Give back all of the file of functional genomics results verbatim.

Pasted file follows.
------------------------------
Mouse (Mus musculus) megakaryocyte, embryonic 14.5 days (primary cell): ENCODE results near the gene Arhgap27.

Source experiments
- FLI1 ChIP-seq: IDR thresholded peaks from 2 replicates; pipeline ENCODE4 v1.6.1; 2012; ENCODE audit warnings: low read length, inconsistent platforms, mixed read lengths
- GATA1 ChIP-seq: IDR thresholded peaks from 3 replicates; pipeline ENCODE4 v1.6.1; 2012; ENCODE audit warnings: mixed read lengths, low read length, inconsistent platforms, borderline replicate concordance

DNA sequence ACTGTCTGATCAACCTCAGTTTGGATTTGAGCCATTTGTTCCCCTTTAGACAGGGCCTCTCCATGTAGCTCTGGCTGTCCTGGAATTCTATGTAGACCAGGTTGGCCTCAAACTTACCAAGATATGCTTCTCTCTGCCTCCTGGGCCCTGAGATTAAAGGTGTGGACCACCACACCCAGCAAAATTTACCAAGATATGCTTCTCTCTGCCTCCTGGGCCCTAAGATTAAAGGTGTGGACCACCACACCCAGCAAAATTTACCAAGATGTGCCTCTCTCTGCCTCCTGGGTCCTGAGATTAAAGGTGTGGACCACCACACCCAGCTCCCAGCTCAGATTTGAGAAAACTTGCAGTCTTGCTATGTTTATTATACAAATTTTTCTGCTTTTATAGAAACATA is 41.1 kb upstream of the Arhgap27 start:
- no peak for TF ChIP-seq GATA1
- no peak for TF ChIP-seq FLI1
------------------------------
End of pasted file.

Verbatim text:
Mouse (Mus musculus) megakaryocyte, embryonic 14.5 days (primary cell): ENCODE results near the gene Arhgap27.

Source experiments
- FLI1 ChIP-seq: IDR thresholded peaks from 2 replicates; pipeline ENCODE4 v1.6.1; 2012; ENCODE audit warnings: low read length, inconsistent platforms, mixed read lengths
- GATA1 ChIP-seq: IDR thresholded peaks from 3 replicates; pipeline ENCODE4 v1.6.1; 2012; ENCODE audit warnings: mixed read lengths, low read length, inconsistent platforms, borderline replicate concordance

DNA sequence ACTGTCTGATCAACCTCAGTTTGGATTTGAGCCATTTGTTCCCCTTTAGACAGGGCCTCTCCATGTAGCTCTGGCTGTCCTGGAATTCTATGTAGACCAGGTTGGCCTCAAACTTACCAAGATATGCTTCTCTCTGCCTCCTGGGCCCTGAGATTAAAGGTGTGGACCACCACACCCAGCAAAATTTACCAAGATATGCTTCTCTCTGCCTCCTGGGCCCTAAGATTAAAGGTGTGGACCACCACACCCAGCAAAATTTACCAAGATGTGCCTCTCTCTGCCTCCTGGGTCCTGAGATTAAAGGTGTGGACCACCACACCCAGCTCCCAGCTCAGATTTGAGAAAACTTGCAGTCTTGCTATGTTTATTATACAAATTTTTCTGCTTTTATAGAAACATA is 41.1 kb upstream of the Arhgap27 start:
- no peak for TF ChIP-seq GATA1
- no peak for TF ChIP-seq FLI1